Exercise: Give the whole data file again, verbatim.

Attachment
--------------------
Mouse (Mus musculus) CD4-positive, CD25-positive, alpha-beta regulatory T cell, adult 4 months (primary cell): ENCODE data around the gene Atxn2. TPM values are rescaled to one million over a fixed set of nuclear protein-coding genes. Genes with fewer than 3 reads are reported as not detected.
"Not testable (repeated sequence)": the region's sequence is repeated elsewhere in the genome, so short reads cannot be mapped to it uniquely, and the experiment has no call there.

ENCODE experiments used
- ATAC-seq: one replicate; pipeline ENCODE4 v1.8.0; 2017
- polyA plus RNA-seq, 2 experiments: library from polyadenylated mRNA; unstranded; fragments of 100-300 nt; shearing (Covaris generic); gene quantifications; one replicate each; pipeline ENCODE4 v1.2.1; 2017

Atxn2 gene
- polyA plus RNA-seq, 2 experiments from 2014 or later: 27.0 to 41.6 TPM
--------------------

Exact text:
Mouse (Mus musculus) CD4-positive, CD25-positive, alpha-beta regulatory T cell, adult 4 months (primary cell): ENCODE data around the gene Atxn2. TPM values are rescaled to one million over a fixed set of nuclear protein-coding genes. Genes with fewer than 3 reads are reported as not detected.
"Not testable (repeated sequence)": the region's sequence is repeated elsewhere in the genome, so short reads cannot be mapped to it uniquely, and the experiment has no call there.

ENCODE experiments used
- ATAC-seq: one replicate; pipeline ENCODE4 v1.8.0; 2017
- polyA plus RNA-seq, 2 experiments: library from polyadenylated mRNA; unstranded; fragments of 100-300 nt; shearing (Covaris generic); gene quantifications; one replicate each; pipeline ENCODE4 v1.2.1; 2017

Atxn2 gene
- polyA plus RNA-seq, 2 experiments from 2014 or later: 27.0 to 41.6 TPM